We don’t want to negotiate under a threat

The Finnish government intends to interfere in free negotiations between trade unions and employers, by imposing a limit/maximum to certain terms negotiated in collective agreements.

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“That’s something that goes totally against ILO conventions, against EU conventions. We have a right to have free negotiations between the partners there can’t be such rules that diminish that“ says Annika Rönni-Sällinen, Head of Collective Bargaining at the Central Organisation of Finnish Trade Unions (SAK).

At the end of January Rönni-Sällinen spoke at a meeting in Iceland with 20 trade unions representatives at a seminar organized by Nordic Union for Hotel, Restaurant, Catering and Tourism workers for leading collective bargaining officials within its member organizations.

Rönni-Sällinen admits that the economic situation in Finland is difficult, with an unemployment rate of 8-9%, with the paper industry in crisis and on top of the banking crisis of 2008 and crash of Nokia.

“The economic situation is bad, so the new government has decided to do a lot of things that are weakening workers situation“ Rönni-Sällinen adds. The current right wing government are in fact “trying to worsen or weaken the protection of the labor force.“

She also mentions the strange case of the holiday bonus. In most collective agreement the unions and employers have agreed upon a 50% bonus (half a month’s salary). But the government wanted to lower that to 35%. In order to do so, they first have to impose legislation on the bonuses, in order to lower it with second legislation.  This makes all workers eligible to 35% holiday bonus, before only a part of the labor market was entitled to it through collective agreements and therefore not making the economic savings for the companies as planned says Rönni-Sällinen.

She agrees when asked if the actions of the government are of ideological nature, rather than economical. For the most part the government uses economic arguments. Their aim is to increase the competitiveness of the Finnish companies, but the method is to weaken the labor force.

 “They don’t cut the costs, and there are other things that the government could do to have the same affect, so it’s a political choice to get it from employees. It’s not a necessity, but a choice.“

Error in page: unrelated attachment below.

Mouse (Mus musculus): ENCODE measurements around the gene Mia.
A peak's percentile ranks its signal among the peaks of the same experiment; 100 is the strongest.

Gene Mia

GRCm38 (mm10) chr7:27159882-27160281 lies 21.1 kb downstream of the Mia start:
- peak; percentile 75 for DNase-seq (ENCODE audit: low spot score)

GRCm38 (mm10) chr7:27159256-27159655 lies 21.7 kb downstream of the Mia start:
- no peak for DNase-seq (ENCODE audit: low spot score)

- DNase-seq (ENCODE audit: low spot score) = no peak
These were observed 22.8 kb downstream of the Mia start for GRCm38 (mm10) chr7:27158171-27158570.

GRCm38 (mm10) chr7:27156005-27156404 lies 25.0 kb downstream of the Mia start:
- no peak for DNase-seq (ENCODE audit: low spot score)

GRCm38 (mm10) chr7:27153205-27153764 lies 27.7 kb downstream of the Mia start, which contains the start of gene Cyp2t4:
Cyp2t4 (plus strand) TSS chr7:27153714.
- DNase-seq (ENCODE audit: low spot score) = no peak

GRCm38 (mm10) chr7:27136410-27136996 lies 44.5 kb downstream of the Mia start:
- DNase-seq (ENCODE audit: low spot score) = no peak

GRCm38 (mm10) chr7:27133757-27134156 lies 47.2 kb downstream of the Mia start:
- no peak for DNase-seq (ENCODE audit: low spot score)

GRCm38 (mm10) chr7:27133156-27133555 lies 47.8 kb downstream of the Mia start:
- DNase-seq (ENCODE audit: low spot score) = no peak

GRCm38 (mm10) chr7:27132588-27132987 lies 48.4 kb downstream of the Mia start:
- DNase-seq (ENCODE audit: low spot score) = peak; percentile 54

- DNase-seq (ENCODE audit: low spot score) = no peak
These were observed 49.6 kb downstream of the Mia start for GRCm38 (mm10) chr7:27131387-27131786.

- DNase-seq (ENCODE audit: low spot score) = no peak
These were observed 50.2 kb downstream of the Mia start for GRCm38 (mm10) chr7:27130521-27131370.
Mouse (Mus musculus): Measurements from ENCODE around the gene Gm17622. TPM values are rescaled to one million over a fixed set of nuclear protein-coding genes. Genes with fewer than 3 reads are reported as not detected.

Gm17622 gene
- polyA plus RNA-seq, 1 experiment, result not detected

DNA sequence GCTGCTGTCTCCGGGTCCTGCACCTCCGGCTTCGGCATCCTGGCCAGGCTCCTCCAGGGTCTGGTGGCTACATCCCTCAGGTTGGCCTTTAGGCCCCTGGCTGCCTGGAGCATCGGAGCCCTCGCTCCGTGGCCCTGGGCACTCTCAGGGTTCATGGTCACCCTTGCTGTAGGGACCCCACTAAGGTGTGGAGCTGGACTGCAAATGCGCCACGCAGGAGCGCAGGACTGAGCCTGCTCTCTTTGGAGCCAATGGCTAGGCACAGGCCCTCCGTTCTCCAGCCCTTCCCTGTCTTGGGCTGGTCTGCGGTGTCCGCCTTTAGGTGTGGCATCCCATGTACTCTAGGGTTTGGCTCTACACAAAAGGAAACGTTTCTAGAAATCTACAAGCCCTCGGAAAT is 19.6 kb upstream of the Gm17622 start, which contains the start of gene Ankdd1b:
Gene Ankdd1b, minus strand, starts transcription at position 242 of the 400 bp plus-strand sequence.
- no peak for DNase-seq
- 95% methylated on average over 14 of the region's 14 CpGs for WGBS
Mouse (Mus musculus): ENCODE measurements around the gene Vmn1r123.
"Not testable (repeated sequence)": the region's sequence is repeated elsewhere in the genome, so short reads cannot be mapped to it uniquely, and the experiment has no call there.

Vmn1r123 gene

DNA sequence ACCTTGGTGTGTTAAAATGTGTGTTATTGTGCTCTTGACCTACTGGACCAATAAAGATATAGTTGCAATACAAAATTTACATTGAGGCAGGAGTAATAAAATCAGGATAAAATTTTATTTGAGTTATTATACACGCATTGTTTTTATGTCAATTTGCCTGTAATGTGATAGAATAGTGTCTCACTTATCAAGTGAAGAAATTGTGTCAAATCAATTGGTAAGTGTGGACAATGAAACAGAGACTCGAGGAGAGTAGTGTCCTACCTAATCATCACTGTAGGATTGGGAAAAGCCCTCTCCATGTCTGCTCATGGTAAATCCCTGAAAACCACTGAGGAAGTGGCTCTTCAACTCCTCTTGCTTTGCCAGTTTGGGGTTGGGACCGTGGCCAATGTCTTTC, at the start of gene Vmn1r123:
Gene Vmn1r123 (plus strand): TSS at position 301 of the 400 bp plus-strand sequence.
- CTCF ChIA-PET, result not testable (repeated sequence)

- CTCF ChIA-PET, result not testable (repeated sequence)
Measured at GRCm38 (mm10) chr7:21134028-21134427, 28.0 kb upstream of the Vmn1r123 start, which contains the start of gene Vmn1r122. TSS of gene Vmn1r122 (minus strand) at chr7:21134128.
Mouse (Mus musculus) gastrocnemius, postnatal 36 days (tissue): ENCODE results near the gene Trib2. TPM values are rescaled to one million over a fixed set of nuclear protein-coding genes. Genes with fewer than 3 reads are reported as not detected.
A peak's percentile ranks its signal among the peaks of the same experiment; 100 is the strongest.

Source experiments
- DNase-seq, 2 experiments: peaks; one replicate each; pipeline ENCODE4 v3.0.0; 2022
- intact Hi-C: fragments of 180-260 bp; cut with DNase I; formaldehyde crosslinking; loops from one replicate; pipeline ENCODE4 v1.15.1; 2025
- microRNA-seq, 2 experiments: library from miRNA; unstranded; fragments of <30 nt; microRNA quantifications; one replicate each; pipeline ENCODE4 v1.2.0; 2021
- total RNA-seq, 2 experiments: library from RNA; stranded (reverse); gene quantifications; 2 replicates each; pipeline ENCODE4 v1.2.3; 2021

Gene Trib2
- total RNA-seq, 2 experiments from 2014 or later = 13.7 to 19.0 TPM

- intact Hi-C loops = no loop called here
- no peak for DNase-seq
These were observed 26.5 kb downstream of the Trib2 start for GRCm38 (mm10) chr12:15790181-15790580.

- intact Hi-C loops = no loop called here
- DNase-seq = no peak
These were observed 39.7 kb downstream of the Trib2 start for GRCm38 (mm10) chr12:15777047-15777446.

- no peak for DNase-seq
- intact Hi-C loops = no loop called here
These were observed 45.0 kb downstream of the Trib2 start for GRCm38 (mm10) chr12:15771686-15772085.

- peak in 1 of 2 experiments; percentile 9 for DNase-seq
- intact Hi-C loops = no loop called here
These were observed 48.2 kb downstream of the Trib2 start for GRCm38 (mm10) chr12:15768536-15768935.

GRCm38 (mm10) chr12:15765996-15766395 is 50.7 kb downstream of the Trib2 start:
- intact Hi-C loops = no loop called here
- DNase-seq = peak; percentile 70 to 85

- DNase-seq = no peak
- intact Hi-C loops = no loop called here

Rönni-Sällinen stresses that this government interference in free negotiations is without precedent. The trade unions are quite aware of the difficult economic situation. “We are trying to find a solution between the social partners,  they need to find a compromise that suits the Nordic labor market model. We see that there is a problem and the economic situation is difficult, but it should be our choice and our own negotiations.“

She informs that negotiations could continue in the coming weeks or months, after the employers stopped talks in December.

“There is a threat all the time, and it’s difficult, because we don’t want to negotiate under a threat. But we don’t want to drive Finland to bankruptcy or anything like that. We see that the situation is difficult so we should do something else than just have a lot of strikes. Because we might have to do so, but that’s not good for anyone.“

Annika Rönni-SällinenAnnika Rönni-Sällinen

Further developments

Since the meeting in Iceland there have been further developments. The Finnish government has announced that they want to reduce protection against precarious employment, according to SAK’s web page. The government intends to allow fixed-term-employment under any circumstances, but at the moment this is restricted for temporary employed, i.e. filling vacancies during sick leave. Also the government want’s to extend the trial period for a new employee from 4 months to 6. During the trial period an employee can be fired without any reason given. The third proposal is to shorten the obligation to re-employ a redundant worker to four months should new employment opportunities arise in the company. At the moment this obligation is for nine months, according to SAK’s web page.

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The Nordic Union for Hotel, Restaurant, Catering and Tourism sector, is an association of unions in Finland, Iceland, Norway, Sweden and Denmark, all of which unionise workers of the HRCT industry. The member unions have all made collective agreements with employers organizations and companies in the NU HRCT.

All in all NU HRCT covers seven unions with a total of about 115,000 members.